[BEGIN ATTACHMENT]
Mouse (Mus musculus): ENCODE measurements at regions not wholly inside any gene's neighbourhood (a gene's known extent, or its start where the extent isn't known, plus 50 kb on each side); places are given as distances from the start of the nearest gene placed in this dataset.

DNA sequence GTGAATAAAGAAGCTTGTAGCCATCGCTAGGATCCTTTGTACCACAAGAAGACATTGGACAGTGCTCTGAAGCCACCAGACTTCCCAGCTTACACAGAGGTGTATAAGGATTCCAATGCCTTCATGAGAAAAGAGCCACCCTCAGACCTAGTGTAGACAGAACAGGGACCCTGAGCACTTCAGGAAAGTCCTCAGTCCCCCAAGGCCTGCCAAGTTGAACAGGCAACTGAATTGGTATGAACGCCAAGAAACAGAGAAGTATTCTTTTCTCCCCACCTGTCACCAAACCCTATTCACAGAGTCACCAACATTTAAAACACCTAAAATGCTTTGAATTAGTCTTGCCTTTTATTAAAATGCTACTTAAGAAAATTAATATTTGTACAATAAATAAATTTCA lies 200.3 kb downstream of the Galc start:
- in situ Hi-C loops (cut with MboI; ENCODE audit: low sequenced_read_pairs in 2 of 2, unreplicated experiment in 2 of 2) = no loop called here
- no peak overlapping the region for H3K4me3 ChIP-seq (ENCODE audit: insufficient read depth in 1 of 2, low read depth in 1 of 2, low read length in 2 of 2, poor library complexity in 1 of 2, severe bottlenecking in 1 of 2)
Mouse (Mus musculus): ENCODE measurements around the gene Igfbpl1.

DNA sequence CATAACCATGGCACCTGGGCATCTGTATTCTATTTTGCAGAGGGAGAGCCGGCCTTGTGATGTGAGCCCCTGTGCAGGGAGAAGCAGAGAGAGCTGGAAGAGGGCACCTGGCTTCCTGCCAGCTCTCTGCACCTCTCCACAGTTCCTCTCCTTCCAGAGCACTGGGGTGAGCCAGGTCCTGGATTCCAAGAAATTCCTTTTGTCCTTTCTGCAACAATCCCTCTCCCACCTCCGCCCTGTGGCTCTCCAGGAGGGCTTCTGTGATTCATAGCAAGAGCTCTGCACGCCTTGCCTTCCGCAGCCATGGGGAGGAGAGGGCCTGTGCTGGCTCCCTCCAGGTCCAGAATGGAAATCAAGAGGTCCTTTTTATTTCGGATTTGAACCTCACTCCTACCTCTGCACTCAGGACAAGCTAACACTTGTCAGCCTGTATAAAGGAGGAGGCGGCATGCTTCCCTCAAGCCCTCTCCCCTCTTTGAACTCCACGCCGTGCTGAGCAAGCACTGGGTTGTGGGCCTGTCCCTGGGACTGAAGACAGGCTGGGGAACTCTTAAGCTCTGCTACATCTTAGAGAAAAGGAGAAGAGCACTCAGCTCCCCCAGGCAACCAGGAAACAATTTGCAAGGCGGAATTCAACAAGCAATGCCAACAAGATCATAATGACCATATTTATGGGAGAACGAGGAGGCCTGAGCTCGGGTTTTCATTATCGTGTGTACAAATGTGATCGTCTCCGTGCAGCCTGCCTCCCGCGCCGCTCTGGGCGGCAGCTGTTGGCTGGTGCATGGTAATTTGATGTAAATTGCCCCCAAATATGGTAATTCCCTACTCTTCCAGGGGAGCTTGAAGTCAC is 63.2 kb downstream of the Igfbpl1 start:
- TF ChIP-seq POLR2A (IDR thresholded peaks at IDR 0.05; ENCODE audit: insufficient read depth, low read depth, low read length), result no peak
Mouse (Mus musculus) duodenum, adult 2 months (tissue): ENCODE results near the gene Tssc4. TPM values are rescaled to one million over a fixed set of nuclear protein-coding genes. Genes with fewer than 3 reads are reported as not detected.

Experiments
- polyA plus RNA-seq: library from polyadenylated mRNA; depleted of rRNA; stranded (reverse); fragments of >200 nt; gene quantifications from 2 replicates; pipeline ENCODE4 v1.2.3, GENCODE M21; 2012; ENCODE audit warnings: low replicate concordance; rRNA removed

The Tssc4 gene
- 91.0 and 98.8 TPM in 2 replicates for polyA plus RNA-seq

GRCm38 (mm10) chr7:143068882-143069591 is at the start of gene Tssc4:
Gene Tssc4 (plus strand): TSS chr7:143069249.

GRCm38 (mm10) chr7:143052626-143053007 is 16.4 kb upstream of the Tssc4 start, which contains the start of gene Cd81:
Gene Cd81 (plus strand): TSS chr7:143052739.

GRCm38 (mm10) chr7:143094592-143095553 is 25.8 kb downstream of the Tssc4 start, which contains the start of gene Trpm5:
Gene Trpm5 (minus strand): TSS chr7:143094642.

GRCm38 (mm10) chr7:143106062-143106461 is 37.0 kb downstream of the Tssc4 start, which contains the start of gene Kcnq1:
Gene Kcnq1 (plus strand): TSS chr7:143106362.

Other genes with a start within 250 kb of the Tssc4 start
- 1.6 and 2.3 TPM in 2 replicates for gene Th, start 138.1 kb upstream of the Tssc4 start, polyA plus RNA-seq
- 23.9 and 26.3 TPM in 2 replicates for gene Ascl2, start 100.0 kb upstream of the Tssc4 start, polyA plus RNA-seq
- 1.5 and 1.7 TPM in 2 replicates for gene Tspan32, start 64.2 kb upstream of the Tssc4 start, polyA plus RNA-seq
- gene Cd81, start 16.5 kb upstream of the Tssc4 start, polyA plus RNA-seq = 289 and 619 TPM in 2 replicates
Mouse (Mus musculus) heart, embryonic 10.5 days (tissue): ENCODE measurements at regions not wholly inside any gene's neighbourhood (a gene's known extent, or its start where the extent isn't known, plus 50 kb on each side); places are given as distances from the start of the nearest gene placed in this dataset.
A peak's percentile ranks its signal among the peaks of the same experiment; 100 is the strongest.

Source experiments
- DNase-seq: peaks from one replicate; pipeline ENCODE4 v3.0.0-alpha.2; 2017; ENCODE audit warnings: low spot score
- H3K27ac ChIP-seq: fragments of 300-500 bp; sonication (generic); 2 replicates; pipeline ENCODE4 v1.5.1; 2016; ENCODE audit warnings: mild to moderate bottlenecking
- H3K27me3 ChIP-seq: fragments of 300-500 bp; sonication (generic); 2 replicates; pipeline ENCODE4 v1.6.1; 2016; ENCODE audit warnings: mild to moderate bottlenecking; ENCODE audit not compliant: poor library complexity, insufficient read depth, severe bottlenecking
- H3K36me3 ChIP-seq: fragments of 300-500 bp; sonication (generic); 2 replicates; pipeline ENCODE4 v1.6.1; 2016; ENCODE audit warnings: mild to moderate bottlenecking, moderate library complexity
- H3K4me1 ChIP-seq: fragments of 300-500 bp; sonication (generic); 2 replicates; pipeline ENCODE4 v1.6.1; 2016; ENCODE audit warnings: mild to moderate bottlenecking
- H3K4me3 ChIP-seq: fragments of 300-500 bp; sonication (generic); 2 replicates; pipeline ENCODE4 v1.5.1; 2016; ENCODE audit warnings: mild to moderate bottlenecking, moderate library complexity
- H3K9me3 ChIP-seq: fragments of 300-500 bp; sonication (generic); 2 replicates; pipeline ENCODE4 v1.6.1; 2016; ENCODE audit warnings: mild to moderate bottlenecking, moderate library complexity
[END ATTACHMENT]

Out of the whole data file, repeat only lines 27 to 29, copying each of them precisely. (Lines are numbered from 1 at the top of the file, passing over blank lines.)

A peak's percentile ranks its signal among the peaks of the same experiment; 100 is the strongest.

Source experiments
- DNase-seq: peaks from one replicate; pipeline ENCODE4 v3.0.0-alpha.2; 2017; ENCODE audit warnings: low spot score